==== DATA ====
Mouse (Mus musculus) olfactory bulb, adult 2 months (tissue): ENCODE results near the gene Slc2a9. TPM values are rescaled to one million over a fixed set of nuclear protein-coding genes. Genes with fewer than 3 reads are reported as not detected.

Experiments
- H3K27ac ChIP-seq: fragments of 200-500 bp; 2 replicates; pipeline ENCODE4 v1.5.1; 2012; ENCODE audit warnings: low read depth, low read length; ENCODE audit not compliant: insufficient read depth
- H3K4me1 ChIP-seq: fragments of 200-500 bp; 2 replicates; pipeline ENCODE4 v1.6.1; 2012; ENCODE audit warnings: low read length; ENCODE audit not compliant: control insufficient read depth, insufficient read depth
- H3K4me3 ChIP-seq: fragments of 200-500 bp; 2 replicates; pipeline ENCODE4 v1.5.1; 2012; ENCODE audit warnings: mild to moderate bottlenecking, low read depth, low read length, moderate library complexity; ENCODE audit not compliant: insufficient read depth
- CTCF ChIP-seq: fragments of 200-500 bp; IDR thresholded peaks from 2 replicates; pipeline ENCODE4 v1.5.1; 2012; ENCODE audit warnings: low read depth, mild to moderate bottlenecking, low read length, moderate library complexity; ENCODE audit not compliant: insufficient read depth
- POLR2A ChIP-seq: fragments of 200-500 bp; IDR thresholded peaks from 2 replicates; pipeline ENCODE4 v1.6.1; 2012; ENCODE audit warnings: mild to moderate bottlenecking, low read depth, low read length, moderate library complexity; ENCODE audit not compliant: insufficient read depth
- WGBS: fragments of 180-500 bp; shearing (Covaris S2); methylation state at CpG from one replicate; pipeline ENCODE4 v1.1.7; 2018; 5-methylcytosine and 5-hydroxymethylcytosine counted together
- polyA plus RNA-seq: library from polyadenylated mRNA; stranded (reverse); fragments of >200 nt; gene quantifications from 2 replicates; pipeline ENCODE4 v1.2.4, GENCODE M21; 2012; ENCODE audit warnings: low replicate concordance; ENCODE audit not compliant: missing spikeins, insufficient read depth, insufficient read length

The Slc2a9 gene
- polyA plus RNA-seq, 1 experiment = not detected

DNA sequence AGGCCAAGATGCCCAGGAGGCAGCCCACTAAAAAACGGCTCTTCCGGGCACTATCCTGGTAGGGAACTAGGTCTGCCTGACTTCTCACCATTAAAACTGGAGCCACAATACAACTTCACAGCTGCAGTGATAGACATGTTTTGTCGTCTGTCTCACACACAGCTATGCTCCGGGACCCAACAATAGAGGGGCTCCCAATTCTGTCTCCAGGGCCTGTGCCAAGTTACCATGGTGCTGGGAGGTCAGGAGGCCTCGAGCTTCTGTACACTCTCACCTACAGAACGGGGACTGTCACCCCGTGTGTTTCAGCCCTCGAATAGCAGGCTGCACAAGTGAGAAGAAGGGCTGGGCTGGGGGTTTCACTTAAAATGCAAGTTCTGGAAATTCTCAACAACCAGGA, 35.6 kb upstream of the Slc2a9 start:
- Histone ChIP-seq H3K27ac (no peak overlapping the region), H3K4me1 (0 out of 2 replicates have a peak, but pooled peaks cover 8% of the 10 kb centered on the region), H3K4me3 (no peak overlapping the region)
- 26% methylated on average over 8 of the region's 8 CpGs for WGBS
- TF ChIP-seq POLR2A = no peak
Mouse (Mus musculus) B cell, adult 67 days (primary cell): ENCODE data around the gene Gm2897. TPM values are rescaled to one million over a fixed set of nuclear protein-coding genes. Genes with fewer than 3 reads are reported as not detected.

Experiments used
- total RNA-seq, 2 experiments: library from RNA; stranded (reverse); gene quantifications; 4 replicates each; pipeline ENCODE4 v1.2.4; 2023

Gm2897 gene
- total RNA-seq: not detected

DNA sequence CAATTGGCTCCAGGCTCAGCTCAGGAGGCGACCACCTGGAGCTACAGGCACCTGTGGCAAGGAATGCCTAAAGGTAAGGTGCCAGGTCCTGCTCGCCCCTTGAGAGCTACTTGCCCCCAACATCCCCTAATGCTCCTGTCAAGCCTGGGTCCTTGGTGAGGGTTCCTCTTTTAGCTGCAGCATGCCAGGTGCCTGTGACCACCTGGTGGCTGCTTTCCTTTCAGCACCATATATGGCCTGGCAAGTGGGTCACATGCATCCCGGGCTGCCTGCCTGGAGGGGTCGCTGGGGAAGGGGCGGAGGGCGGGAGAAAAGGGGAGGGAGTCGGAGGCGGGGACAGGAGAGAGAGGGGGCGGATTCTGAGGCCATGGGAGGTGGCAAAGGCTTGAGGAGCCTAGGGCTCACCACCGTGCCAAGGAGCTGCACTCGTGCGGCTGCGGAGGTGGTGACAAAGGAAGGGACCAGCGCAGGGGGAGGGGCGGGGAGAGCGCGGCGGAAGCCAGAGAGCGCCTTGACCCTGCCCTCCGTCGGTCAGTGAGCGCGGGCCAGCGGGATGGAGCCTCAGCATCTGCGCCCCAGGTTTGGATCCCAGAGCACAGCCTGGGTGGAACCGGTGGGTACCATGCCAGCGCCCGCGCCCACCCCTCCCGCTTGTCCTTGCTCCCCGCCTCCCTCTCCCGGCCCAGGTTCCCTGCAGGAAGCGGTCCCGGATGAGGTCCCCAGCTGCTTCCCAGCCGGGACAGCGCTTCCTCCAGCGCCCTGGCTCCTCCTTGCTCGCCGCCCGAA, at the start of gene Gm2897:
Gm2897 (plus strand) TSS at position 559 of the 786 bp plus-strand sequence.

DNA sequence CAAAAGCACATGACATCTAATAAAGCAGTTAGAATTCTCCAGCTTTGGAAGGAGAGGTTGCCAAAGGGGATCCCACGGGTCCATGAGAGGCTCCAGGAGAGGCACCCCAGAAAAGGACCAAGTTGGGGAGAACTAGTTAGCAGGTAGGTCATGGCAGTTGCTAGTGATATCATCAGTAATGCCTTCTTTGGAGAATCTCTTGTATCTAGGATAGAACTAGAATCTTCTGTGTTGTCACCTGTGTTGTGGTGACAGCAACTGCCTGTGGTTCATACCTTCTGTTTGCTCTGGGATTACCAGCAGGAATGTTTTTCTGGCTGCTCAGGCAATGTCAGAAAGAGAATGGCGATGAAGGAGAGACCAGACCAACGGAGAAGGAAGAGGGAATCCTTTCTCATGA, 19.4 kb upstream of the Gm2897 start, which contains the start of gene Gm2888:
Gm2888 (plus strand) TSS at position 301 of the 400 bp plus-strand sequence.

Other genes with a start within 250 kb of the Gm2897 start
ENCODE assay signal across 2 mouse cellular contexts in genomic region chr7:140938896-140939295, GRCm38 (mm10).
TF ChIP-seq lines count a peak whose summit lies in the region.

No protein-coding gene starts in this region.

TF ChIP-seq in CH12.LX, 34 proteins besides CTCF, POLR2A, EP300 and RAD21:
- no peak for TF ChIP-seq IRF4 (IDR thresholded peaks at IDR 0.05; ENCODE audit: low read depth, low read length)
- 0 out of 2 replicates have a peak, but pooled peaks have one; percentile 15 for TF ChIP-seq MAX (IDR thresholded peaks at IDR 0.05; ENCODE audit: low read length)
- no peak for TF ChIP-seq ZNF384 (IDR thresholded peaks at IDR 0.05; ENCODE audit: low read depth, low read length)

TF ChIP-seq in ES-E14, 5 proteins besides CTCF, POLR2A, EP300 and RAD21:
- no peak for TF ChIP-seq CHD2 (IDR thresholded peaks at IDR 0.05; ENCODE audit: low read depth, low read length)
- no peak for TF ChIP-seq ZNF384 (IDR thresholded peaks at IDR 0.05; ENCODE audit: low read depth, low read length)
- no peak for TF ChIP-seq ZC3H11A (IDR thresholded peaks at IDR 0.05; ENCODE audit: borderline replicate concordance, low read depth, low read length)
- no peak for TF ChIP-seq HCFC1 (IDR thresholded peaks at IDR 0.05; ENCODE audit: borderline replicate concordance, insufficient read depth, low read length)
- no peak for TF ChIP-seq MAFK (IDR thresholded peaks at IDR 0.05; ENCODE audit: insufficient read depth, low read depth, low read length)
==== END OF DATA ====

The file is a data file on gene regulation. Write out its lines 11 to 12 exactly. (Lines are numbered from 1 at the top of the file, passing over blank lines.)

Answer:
- polyA plus RNA-seq, 1 experiment = not detected

DNA sequence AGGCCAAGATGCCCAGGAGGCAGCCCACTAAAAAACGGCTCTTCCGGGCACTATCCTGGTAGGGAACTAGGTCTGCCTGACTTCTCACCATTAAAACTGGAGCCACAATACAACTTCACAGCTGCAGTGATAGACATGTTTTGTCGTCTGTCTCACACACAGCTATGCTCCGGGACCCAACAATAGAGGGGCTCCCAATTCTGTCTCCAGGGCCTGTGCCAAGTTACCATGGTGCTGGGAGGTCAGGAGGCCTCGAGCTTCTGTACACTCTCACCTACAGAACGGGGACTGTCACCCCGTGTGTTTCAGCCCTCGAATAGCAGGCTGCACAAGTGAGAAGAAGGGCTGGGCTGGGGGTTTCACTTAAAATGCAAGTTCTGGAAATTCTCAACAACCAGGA, 35.6 kb upstream of the Slc2a9 start: